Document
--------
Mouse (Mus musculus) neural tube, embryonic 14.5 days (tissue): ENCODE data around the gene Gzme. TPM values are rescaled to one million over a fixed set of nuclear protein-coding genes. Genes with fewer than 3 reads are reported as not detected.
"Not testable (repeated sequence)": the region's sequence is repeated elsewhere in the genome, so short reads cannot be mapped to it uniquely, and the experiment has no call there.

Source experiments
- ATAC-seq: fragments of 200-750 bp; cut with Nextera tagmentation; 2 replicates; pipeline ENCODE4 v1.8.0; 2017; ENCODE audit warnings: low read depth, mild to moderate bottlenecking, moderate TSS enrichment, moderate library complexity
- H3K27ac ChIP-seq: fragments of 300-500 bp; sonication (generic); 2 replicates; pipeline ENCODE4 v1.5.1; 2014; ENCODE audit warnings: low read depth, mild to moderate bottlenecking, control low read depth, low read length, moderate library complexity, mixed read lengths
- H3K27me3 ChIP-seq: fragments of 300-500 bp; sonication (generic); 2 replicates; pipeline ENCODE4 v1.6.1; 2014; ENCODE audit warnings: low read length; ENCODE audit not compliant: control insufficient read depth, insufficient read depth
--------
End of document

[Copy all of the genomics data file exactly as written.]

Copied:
Mouse (Mus musculus) neural tube, embryonic 14.5 days (tissue): ENCODE data around the gene Gzme. TPM values are rescaled to one million over a fixed set of nuclear protein-coding genes. Genes with fewer than 3 reads are reported as not detected.
"Not testable (repeated sequence)": the region's sequence is repeated elsewhere in the genome, so short reads cannot be mapped to it uniquely, and the experiment has no call there.

Source experiments
- ATAC-seq: fragments of 200-750 bp; cut with Nextera tagmentation; 2 replicates; pipeline ENCODE4 v1.8.0; 2017; ENCODE audit warnings: low read depth, mild to moderate bottlenecking, moderate TSS enrichment, moderate library complexity
- H3K27ac ChIP-seq: fragments of 300-500 bp; sonication (generic); 2 replicates; pipeline ENCODE4 v1.5.1; 2014; ENCODE audit warnings: low read depth, mild to moderate bottlenecking, control low read depth, low read length, moderate library complexity, mixed read lengths
- H3K27me3 ChIP-seq: fragments of 300-500 bp; sonication (generic); 2 replicates; pipeline ENCODE4 v1.6.1; 2014; ENCODE audit warnings: low read length; ENCODE audit not compliant: control insufficient read depth, insufficient read depth